The nanoGRAVUR framework to group (nano)materials for their occupational, consumer, environmental risks based on a harmonized set of material properties, applied to 34 case studies†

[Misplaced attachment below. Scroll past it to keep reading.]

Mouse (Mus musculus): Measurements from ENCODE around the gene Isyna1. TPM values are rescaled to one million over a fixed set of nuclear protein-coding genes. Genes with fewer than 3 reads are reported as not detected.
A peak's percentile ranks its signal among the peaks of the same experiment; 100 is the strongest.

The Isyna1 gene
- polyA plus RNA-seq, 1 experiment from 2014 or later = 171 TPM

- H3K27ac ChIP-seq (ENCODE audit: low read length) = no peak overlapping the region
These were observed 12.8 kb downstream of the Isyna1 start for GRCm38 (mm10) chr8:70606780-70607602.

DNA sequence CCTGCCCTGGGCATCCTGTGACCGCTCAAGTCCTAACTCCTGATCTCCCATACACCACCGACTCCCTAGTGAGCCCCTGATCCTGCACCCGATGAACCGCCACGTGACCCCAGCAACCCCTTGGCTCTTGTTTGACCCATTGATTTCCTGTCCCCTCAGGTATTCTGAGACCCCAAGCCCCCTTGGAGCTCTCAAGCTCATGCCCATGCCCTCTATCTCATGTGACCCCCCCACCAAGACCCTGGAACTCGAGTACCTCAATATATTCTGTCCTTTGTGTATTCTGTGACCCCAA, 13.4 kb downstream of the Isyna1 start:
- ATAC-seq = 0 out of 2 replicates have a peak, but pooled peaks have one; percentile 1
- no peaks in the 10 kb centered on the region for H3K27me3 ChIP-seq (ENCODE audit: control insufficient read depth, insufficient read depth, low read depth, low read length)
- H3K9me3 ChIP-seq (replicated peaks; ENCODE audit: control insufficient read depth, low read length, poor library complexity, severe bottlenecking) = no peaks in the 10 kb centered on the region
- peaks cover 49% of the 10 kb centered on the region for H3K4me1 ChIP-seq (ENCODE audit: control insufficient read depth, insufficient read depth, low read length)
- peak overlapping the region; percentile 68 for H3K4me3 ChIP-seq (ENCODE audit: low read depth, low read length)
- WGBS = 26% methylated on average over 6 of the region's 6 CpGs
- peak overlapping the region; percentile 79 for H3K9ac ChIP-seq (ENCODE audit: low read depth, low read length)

The project nanoGRAVUR (BMBF, 2015–2018) developed a framework for grouping of nanomaterials. Different groups may result for each of the three distinct perspectives of occupational, consumer and environmental safety. The properties, methods and descriptors are harmonised between the three perspectives and are based on: Tier 1 intrinsic physico-chemical properties (what they are) or GHS classification of the non-nano-form (human tox, ecotox, physical hazards); Tier 2 extrinsic physico-chemical properties, release from nano-enabled products, in vitro assays with cells (where they go; what they do); Tier 3 case-specific tests, potentially in vivo studies to substantiate the similarity within groups or application-specific exposure testing. Amongst all properties, dissolution and transformation are least modulated by different nanoforms within one substance, whereas dustiness, dispersion stability, abiotic and especially in vitro surface reactivity vary more often between different nanoforms. The methods developed or selected by nanoGRAVUR fill several gaps highlighted in the ProSafe reviews, and are useful to implement (i) the concept of nanoforms of the European Chemicals Agency (ECHA) and (ii) the concept of discrete forms of the United States Environmental Protection Agency (EPA). One cannot assess the significance of a dissimilarity, if the dynamic range of that property is unknown. Benchmark materials span dynamic ranges that enable us to establish bands, often with order-of-magnitude ranges. In 34 case studies we observed high biological similarity within each substance when we compared different (nano)forms of SiO2, BaSO4, kaolin, CeO2, ZnO, organic pigments, especially when we compared forms that are all untreated on the surface. In contrast, different Fe2O3 or TiO2 (nano)forms differ more significantly. The same nanoforms were also integrated in nano-enabled products (NEPs) for automotive coatings, clinker-reduced cements, cosmetic sunscreen, and lightweight polymers.